FringeReview UK 2018
The wind quintet LIPS founded in 2014 is remarkable for its sonorities and exploration of new repertoire; as well as its singular line-up of full-time scientists, software engineer and lawyer.
The wind quintet LIPS founded in 2014 is remarkable for its sonorities and exploration of new repertoire. It’s also remarkable for its line-up.
Dan Elson, oboe is professor of Surgical Imaging. Sweden-based Hanna Barriga, flute seems the only full-time musician. Charlotte Woolley, clarinet works for the MOD and has a DPhil in laser physics, Matthew Sackman, horn is a software engineer, and Rick Yoder, bassoon a U. S. corporate lawyer.
I’d forgotten György Ligeti’s Six Bagatelles (1953) were written for piano over the previous two years and these six selected from twelve. They just sound so utterly idiomatic and have been completely rewritten. Prehistoric Ligeti, as he termed himself before he left Hungary for the west in 1956, is tuneful, quirky, dangerously post-Bartok.
The nine-note and very quirky Allegro con spirito is a kind of Perpetuum Mobile piece, a jerky dance used curiously three months after Ligeti’s death (occurring in June 2006) in a production of Alan Bennett’s Habeas Corpus of 1973. It pops up frequently, and in a finale the cast’s doctor character gives about the future deaths of everyone in the cast. It’s sort of funny, and as it happens pure Ligeti – say his 1978 opera Le Grand Macabre.
The Rubato. Lamentoso really is a lament and touches far darker things than a wind quintet negotiates a mourning processional for Ligeti’s own family perhaps. Lines drawn out in a mix of tread and threnody, powerful and affecting. The Allegro grazioso’s a kind of summer breeze by comparison, a memorable relaxation before the six-note stabbing Presto ruvido
The Adagio. Mesto starts like a mysterious Bartok nocturne then a two-note stabbing like a cuckoo takes over and the whole things fades. The final Molto vivace. Capriccioso must have discomposed everyone. It’s not tuneful, lines disintegrate, it’s more than capricious ad alone gives a foretaste of things post prehistoric, as it were.
Next slightly simpler fare, Samuel Barber’s Summer Music. There’s also Barber’s song Knoxville: Summer of 1915 with summer in this title, and a similar elegiac quality suffuses the slow then lilting edges of Barber’s melodic lines. His spicier harmonies drift in though the piece doesn’t touch the aggression or driven elements sometimes encountered in his Violin Concerto or Piano Concerto particularly. More perhaps the double concerto or Capricorn Concert. But this is one of Barber’s most memorable small-scale pieces, difficult to grasp formally, but certainly beautiful, and remarkably fresh.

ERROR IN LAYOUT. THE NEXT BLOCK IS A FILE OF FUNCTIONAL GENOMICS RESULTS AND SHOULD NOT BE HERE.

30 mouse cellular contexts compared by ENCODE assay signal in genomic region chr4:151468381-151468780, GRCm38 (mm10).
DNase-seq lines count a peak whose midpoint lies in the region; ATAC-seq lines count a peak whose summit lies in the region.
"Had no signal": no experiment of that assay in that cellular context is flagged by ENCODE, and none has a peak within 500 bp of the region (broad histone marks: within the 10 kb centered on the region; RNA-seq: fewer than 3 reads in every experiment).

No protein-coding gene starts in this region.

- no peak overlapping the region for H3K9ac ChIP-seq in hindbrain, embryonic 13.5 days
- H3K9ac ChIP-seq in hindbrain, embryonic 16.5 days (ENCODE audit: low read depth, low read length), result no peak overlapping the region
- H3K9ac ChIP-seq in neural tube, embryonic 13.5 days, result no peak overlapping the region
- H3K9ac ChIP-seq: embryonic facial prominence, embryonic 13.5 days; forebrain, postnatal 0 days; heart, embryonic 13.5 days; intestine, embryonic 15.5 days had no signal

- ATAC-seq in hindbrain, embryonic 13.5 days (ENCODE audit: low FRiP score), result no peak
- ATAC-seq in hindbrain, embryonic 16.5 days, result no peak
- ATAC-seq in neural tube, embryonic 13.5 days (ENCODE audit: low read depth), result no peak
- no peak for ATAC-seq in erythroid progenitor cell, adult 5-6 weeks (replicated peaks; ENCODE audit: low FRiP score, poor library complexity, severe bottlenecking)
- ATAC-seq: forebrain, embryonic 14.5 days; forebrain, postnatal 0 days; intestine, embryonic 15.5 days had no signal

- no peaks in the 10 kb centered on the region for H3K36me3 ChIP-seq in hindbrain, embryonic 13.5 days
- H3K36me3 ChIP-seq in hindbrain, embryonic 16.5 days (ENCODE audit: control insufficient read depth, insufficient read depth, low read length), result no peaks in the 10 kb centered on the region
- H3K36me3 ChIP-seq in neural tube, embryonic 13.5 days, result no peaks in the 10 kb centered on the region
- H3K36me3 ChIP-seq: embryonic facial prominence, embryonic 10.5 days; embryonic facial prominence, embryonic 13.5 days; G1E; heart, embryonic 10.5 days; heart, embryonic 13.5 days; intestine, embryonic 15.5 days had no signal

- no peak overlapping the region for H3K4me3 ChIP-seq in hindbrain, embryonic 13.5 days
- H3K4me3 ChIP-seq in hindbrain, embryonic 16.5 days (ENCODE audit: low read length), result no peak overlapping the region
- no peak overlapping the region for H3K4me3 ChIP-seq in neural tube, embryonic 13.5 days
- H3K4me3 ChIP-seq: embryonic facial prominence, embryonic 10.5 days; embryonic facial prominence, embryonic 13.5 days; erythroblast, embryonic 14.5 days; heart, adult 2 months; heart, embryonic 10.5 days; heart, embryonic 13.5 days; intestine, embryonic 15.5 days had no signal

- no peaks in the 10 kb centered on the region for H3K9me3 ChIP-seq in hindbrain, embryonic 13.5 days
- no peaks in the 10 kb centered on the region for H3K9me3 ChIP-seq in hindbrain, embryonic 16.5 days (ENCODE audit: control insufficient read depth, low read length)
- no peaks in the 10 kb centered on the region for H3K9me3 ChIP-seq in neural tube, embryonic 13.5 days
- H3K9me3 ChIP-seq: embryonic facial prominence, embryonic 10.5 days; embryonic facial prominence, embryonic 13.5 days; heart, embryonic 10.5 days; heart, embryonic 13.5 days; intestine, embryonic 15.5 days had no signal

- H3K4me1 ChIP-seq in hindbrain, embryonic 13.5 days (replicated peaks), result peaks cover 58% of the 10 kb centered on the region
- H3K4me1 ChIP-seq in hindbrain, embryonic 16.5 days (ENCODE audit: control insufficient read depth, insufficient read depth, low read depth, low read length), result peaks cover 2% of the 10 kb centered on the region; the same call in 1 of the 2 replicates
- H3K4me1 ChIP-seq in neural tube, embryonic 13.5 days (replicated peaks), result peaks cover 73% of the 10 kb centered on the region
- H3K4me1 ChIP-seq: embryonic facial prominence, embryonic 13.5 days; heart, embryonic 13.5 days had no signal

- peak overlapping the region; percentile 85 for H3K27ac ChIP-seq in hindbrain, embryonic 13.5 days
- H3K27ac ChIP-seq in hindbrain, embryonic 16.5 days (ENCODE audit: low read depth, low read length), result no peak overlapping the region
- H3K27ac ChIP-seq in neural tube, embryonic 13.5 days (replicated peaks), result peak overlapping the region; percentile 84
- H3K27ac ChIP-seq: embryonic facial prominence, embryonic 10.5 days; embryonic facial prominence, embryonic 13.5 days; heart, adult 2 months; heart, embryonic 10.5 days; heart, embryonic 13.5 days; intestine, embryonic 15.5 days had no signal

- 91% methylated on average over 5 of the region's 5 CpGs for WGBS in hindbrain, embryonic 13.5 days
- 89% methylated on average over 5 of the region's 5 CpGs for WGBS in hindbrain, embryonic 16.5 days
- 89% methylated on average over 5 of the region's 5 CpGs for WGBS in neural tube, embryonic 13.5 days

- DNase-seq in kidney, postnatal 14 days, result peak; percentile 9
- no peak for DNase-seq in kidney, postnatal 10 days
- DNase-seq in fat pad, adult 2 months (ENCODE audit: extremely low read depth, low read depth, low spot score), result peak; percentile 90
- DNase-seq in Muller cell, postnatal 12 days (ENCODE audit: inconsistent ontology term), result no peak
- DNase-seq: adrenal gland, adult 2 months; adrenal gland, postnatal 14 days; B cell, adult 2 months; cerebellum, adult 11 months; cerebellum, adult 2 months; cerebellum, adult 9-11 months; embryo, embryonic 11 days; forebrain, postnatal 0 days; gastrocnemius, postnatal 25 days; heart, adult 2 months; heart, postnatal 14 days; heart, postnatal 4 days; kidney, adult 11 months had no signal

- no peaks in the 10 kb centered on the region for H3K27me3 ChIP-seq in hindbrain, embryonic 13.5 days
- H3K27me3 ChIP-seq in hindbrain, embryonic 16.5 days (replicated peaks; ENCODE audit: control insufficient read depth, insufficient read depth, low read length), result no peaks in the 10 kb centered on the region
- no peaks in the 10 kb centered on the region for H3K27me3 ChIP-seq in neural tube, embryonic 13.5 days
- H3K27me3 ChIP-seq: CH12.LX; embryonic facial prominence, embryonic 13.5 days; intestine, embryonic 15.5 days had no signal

Finally a name I’ve not encountered. There must be about a hundred America wind or brass composers who write for instance mainly for the Eastman Wind Ensemble and university bands. LIPS shave played composers like Masalanka and there’s others like the older Persichetti. So Eric Ewazen (b. 1954) and his Roaring Fork about a canyon and surrounding spaces fits perfectly into those composers you can find on the Naxos label and American ones generally.
This is civilized attractive music and goes on being played. If I’d have to characterize this series of tone-paintings of a various natural habitat I might say a little Barber and Menotti infusing Jerome Moross of The Big Country (1962) for the wide open spaces, with a generally muted superior film-music wash. The composer hopes we intuit the scenery. Well in a vague way. It doesn’t matter. It’s a perfect way to wind down the intensities earlier with a piece none of us know. It slips in as easily as summer cocktails on a terrace overlooking the Rockies; from a safe distance, with thick forest below.
LIPS are a superb ensemble, professional in everything and from their schedule and Facebook pages, clearly in demand at some of the more prestigious venues, Oxford colleges, concert halls and with luck perhaps a broadcast concert or two. The only thing LIPS lack is a dedicated website. Marvelously worthwhile, and typical of the Chapel Royal team to have discovered them.